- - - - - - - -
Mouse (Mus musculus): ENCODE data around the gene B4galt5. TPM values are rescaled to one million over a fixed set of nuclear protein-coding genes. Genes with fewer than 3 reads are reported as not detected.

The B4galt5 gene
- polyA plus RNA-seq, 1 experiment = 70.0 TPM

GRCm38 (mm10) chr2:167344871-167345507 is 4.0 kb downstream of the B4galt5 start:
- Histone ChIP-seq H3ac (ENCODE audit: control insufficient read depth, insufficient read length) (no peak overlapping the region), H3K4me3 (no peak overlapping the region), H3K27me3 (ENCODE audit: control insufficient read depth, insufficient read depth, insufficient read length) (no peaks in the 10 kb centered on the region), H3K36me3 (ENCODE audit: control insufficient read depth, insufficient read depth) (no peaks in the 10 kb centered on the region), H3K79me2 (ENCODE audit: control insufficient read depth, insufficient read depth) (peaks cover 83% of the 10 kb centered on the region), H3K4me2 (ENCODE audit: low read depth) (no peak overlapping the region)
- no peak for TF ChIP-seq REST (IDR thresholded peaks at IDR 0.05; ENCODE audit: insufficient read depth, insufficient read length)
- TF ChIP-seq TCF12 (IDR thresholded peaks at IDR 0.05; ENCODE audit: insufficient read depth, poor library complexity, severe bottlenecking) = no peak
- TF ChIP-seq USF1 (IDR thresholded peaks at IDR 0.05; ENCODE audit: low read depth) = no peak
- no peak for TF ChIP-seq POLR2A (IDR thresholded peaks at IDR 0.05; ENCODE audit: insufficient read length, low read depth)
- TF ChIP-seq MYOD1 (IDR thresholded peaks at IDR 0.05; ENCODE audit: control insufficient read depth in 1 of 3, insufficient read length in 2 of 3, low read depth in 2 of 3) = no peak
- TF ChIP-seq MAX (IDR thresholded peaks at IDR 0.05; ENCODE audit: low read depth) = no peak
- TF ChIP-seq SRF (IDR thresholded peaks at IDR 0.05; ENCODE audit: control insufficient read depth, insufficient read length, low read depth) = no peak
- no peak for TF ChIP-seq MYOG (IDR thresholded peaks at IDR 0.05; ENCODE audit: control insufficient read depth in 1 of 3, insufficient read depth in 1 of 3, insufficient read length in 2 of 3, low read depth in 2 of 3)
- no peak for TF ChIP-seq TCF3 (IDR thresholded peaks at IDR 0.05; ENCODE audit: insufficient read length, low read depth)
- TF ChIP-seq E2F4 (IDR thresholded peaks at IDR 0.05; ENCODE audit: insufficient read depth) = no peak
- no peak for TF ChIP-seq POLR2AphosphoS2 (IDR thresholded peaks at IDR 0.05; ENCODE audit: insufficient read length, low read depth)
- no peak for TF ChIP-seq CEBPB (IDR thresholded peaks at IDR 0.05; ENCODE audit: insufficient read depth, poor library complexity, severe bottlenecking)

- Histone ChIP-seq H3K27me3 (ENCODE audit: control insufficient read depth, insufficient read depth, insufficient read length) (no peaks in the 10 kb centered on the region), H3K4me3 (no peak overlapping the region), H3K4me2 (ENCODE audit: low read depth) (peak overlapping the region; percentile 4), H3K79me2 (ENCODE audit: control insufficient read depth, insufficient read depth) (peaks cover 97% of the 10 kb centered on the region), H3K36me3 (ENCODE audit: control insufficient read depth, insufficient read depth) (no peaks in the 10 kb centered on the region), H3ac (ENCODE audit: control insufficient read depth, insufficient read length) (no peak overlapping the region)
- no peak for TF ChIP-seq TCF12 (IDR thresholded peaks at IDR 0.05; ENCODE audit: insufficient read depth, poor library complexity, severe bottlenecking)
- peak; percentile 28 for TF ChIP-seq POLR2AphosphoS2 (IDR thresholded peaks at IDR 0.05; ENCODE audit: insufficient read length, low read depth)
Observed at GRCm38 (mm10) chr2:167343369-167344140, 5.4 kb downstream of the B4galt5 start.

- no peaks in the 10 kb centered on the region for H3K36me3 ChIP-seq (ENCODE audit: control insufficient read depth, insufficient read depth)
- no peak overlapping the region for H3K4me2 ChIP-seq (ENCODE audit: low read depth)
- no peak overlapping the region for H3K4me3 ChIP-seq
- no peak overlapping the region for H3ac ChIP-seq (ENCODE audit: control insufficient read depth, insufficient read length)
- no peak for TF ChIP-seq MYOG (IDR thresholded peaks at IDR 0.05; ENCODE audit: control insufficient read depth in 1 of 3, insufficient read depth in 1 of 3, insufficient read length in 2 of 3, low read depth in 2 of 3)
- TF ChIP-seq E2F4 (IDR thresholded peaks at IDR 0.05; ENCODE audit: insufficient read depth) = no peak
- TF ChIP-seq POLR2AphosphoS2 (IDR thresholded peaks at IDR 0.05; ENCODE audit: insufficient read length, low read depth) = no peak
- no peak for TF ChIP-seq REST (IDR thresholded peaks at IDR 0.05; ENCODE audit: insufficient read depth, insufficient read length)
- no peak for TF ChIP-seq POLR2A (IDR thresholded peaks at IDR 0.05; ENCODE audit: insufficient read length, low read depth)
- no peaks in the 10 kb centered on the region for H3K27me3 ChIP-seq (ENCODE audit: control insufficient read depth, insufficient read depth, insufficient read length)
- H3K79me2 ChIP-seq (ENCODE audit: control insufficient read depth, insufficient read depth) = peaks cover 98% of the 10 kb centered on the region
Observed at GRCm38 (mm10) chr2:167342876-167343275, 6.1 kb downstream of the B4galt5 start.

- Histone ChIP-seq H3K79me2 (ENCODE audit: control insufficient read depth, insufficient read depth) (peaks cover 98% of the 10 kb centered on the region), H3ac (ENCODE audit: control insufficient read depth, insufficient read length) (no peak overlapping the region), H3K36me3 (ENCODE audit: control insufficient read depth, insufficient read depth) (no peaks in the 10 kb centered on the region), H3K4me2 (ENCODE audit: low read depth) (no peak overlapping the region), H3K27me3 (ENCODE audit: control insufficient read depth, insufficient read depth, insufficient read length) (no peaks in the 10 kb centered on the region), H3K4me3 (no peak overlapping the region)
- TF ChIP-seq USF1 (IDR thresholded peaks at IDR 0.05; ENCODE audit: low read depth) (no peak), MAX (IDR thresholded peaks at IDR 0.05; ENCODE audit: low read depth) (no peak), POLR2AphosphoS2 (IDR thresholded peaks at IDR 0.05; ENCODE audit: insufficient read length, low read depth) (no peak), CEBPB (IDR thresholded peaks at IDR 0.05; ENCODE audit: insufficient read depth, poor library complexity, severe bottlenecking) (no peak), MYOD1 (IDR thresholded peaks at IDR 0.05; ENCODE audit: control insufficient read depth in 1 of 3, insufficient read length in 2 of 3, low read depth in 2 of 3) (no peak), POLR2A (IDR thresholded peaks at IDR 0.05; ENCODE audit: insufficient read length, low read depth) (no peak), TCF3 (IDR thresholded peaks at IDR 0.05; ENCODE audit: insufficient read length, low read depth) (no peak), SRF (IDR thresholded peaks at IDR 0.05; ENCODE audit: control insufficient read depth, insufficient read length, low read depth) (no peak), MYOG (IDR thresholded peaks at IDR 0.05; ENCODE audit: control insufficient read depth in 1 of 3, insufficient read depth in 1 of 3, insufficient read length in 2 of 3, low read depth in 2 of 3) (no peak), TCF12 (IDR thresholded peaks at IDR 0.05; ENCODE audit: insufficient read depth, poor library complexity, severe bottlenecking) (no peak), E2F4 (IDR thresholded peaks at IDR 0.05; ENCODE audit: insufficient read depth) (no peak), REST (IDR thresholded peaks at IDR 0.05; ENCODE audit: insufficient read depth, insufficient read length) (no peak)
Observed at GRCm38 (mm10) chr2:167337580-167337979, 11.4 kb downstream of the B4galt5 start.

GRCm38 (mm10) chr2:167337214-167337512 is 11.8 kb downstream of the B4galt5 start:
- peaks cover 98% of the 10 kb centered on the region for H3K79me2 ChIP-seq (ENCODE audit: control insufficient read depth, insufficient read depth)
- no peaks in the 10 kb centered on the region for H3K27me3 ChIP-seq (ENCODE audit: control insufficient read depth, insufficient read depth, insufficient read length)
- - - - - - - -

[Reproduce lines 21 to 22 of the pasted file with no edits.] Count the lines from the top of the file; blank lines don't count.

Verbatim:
Observed at GRCm38 (mm10) chr2:167343369-167344140, 5.4 kb downstream of the B4galt5 start.

- no peaks in the 10 kb centered on the region for H3K36me3 ChIP-seq (ENCODE audit: control insufficient read depth, insufficient read depth)